A behind-the-scenes look at a former Michigan U.S. representative's campaign as he vies for his party's Presidential nomination.
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1  
1988  
Won 1 Primetime Emmy. Another 3 wins & 3 nominations. See more awards »
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Cast

Series cast summary:
...
 Jack Tanner (11 episodes, 1988)
...
 T.J. Cavanaugh (11 episodes, 1988)
Daniel Jenkins ...
 Stringer Kincaid (11 episodes, 1988)
...
 Deke Connors (11 episodes, 1988)
...
 Andrea Spinelli (11 episodes, 1988)
...
 Alex Tanner (10 episodes, 1988)
Jim Fyfe ...
 Emile Berkoff (10 episodes, 1988)
...
 Molly Hark (10 episodes, 1988)
Frank Barhydt ...
 Frank Gatling (9 episodes, 1988)
Sandra Bowie ...
 Stevie Chevalier (8 episodes, 1988)
...
 Joanna Buckley (8 episodes, 1988)
...
 Hayes Taggerty (7 episodes, 1988)
...
 David Seidelman (7 episodes, 1988)
Greg Procaccino ...
 Barney Kittman (7 episodes, 1988)
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Storyline

A behind-the-scenes look at a former Michigan U.S. representative's campaign as he vies for his party's Presidential nomination.

Plot Summary | Add Synopsis

Taglines:

For real. See more »

Genres:

Comedy

Certificate:

Not Rated

Parents Guide:

 »
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Details

Official Sites:

Country:

Language:

Release Date:

15 February 1988 (USA)  »

Also Known As:

Tanner: A Political Fable  »

Company Credits

Production Co:

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Technical Specs

Runtime:

(11 parts) | (10 parts)

Sound Mix:

Color:

Aspect Ratio:

1.33 : 1
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Did You Know?

Trivia

Aaron Sorkin has acknowledged that Tanner had an influence on The West Wing, which he created over a decade later, in its underlying idealism and in its view of political staffers as people who at least struggle to do the right thing. See more »

Quotes

Jack Tanner: You know, T.J., just before you called me last spring, Lexy and I went down to the Democratic Leadership Conference in South Carolina. The last night, we were sitting aroud with Kirk O'Donnell, and Hart, and Biden, a couple of the other candidates, who were shooting the breeze about how much the party had changed since the Sixties. And suddenly, out of the blue, Lexy turned to Hart and she asked him who his favorite Beatle was. Now, at first, Hart laughed, and then he stumbled around trying to ...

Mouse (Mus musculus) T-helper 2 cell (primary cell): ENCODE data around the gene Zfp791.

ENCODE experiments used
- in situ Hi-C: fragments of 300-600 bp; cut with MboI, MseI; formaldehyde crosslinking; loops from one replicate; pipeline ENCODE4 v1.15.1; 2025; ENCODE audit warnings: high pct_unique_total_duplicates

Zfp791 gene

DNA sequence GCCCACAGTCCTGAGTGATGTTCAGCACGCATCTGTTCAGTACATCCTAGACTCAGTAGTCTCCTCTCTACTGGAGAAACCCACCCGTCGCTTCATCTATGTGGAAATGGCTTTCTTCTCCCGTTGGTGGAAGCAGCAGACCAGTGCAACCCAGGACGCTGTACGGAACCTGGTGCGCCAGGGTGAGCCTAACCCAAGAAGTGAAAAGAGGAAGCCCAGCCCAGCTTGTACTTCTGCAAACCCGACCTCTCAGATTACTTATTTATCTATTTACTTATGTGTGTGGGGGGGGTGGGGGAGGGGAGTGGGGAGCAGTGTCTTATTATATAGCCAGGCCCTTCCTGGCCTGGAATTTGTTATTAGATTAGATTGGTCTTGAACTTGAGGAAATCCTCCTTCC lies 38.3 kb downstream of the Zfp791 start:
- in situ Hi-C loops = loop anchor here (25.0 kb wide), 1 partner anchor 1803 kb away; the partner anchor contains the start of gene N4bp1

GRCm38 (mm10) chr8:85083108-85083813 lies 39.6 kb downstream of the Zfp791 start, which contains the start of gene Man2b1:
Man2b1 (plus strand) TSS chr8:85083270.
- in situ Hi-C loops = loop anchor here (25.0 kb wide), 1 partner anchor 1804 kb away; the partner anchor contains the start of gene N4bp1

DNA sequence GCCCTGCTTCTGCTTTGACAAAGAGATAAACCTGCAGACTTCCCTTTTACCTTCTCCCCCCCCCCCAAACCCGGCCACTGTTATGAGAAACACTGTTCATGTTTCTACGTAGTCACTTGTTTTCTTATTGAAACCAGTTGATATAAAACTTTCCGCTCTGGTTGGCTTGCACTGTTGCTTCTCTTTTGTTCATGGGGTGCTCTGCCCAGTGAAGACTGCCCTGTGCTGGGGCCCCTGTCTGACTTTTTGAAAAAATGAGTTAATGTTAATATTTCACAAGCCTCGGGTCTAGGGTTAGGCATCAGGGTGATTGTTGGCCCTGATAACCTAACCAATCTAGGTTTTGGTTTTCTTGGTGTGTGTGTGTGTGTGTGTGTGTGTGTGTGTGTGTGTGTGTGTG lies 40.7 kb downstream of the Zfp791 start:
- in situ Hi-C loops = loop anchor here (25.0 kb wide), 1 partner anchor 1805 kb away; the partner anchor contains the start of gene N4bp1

[...]
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Connections

Followed by Tanner on Tanner (2004) See more »

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User Reviews

 
Altman and Trudeau Are a Match Made in Movie Heaven
27 June 2008 | by (United States) – See all my reviews

After a contentious decade for Robert Altman, during which he was pretty much shunned by the Hollywood system and made some of his worst films, it's only fitting that he should cap the decade off with an absolute triumph, this absorbing mini-series made for HBO.

I don't know why it took so long for someone to pair "Doonesbury" writer Garry Trudeau with Altman, because in retrospect, it seems like a match made in heaven. Both have the exact same sarcastic sense of humor and the talent for seeing the absurd in the mundane. They crafted a fascinating look into the world of political machinations, following the story of fictitious 1988 presidential candidate Jack Tanner but setting it against the real world of the democratic primaries. Therefore, actual members of the political scene at the time interact with star Michael Murphy as if he's a real presidential nominee, and the viewer is never sure what action is authentic and what is staged.

Murphy is superb as Tanner, and he's perfectly cast. Tanner is handsome and charismatic enough to make a fairly successful run for the nomination, but he's too bland and too nice to make it all the way. The series examines one of the major conundrums about American politics: to have a candidate with conviction and good ideas isn't enough. He must also be a personality and be able to navigate the tricky terrain of the American media, with the result that those who go farthest are those who know how to work the system, not those who are most honest. "Tanner '88" captured perfectly my own feelings about presidential elections. On the one hand, they're of supreme importance, because they determine who will be the leader of one of the most powerful nations in the world. But on the other hand, they seem like such pointless exercises, and it's hard to muster up the energy to care time after time.

But one of the strongest and most serious points made by this series comes in an episode in which Tanner visits the slums of Detroit in his home state of Michigan. He realizes that he is completely out of touch with the very people he promises to help, and has no clue about what their lives are really like. That's painfully true about our own leadership -- it was in 1988 and still is today. There's a vast and probably insurmountable gap between the privileged few who ever have the remotest hope of being president and the millions of average Americans over whom they govern.

All of the acting in "Tanner '88" is sensational, to the point where I forgot I wasn't just watching real people being filmed by a documentary filmmaker. Most notable are Pamela Reed, as Tanner's campaign manager, Cynthia Nixon, as his overbearing and very young daughter, and E.G. Marshall, who makes a few memorable appearances as Tanner's awful father.

This is a must see for Altman fans, or really anyone with an interest in American politics.

Grade: A+


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